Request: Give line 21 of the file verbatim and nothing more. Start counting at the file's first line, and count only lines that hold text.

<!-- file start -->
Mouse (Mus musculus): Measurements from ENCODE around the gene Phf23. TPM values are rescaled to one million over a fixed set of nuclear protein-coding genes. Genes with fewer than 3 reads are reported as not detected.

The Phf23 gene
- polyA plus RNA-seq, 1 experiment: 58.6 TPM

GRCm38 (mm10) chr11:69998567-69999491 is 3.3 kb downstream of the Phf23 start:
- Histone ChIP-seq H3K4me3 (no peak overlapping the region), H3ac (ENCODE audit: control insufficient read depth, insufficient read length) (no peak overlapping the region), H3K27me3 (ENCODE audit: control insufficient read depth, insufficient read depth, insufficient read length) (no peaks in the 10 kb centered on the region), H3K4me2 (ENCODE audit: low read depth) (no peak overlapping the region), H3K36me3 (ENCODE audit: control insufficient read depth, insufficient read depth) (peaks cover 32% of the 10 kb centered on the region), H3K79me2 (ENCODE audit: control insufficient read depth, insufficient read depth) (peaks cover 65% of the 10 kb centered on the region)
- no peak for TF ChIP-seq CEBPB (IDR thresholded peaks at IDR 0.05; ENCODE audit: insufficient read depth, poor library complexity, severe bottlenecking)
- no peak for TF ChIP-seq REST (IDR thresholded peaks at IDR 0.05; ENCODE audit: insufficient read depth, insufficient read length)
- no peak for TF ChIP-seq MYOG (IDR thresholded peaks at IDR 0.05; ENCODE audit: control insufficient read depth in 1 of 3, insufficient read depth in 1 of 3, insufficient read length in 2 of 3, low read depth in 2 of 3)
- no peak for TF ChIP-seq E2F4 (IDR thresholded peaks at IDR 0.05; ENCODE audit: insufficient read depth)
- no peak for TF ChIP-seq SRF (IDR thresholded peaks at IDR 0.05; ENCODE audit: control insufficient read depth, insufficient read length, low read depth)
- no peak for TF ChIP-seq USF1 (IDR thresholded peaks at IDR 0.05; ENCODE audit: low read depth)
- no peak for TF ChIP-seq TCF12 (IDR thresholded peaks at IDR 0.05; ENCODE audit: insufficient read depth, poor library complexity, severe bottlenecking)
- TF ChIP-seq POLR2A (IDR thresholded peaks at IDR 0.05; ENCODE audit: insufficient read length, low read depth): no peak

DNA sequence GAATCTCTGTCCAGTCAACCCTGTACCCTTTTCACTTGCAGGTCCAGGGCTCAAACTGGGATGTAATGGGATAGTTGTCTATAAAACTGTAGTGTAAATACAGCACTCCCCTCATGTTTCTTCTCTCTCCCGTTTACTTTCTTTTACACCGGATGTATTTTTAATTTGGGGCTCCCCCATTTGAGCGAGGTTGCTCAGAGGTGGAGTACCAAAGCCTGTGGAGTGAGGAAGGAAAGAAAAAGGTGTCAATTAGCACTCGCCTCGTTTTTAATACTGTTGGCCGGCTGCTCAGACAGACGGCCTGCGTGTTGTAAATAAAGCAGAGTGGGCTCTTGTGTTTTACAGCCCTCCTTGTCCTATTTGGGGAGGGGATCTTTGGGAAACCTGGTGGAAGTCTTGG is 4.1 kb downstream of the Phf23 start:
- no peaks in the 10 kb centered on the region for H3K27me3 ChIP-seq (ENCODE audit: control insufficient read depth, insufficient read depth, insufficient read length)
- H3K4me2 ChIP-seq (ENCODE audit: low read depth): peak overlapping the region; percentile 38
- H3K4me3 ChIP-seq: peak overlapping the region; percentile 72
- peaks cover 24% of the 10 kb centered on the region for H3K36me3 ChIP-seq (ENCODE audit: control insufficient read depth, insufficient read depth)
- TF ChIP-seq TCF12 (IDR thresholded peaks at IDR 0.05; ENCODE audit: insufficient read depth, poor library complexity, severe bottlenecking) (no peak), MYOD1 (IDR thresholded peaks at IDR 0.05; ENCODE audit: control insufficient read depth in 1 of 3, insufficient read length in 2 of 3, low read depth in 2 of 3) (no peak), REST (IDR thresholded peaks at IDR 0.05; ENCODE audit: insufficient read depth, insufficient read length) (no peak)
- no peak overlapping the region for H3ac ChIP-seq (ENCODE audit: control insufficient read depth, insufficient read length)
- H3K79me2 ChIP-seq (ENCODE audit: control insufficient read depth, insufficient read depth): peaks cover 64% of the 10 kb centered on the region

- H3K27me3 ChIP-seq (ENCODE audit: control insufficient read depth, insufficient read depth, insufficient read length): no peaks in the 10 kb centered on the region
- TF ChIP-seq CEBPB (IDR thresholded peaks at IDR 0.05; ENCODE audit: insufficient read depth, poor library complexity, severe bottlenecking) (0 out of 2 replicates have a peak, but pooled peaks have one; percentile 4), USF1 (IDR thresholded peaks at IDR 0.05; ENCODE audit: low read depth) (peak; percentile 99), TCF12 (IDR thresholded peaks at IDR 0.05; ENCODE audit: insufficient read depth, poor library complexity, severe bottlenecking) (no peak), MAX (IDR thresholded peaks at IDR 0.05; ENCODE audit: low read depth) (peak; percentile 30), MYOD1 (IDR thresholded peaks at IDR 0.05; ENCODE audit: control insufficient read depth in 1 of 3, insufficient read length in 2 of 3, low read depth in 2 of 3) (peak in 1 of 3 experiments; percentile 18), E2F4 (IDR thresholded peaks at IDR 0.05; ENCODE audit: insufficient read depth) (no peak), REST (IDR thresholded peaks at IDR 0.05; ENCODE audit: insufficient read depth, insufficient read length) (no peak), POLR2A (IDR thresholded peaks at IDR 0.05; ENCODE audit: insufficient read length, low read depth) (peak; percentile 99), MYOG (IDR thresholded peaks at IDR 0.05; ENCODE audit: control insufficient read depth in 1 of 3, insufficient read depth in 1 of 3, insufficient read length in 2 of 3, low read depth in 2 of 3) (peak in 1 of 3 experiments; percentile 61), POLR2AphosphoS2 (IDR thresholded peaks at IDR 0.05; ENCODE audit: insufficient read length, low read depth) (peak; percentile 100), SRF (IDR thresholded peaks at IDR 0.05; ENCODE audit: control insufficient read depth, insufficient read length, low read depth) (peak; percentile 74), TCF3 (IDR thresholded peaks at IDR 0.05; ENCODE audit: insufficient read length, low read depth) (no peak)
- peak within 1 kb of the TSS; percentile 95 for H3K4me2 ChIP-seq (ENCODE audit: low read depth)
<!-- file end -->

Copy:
- H3K79me2 ChIP-seq (ENCODE audit: control insufficient read depth, insufficient read depth): peaks cover 64% of the 10 kb centered on the region